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Hi, I've been too busy to write a Newspost.

Just a little quick info about what we've been doing.

The last few weeks have been somewhat frustrating for us, as we've been debugging the whole server-side Border Skirmish performance issues. We found the original "trigger" problem relatively quickly, but after fixing that we still saw sub-par performance, and analysis indicated that there were.. a lot of different issues to look into.

Some avenues, like LuaJIT, ended up not working out for us for the time being (LuaJIT is very cool, but we make extensive use of coroutines, which are suboptimal in the released 1.x version). Other work just didn't really produce the results we were hoping for, and after two weeks of screwing around with sector code, we've been really wanting to get back to things like.. oh.. adding gameplay.

So anyway, this week we attacked this issue anew, to try and really nail it down, and we've been working pretty intently.. hence the lack of news updates on my part. I've been more directly involved than in past weeks, as I'm the only person equipped to do stuff like model new collision hulls (more on that later).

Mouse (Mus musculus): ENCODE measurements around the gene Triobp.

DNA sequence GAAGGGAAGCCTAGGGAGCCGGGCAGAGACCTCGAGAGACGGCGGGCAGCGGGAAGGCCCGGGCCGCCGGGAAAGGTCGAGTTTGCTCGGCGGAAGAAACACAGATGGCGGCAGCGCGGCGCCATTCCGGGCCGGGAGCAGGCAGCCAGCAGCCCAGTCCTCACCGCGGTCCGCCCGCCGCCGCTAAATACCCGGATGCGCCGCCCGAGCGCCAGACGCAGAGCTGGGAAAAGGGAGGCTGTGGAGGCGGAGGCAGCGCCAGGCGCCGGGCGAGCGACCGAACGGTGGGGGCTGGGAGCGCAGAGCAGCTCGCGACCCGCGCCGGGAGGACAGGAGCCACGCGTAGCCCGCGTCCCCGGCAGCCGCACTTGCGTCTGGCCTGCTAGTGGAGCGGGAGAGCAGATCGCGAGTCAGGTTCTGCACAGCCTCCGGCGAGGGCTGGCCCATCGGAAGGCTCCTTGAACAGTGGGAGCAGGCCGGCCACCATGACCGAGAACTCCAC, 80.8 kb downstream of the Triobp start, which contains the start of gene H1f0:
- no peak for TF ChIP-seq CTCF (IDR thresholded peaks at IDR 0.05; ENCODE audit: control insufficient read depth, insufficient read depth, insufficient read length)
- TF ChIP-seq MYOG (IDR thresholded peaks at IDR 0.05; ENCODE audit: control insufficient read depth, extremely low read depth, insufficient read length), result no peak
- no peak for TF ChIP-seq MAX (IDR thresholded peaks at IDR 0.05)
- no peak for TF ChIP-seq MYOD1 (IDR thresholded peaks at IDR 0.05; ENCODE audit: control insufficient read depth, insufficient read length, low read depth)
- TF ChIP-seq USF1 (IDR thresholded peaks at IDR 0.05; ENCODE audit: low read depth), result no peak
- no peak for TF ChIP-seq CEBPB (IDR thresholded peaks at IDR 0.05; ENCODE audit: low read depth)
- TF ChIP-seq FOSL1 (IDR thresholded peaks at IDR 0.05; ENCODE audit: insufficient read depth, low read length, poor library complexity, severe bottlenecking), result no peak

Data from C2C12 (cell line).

After some use of FreeBSD's very cool PMC Tools (basically the FreeBSD equivalent of Linux's oprofile), we discovered some issues in our spatial partitioning code. We use an Octree to subdivide space and give us certain regions where certain objects should be checked for collisions (but others should not), and the like. In situations like capital ship battles, so many shots are being fired from capship turrets that the octree code was becoming sub-optimal. We're now experimenting with a Sweep and Prune implementation that seems to yield much better performance in the specific "giant space battle" case, but may be less optimal for other, more generalized situations. We have constructed several benchmarks and are continuing to experiment.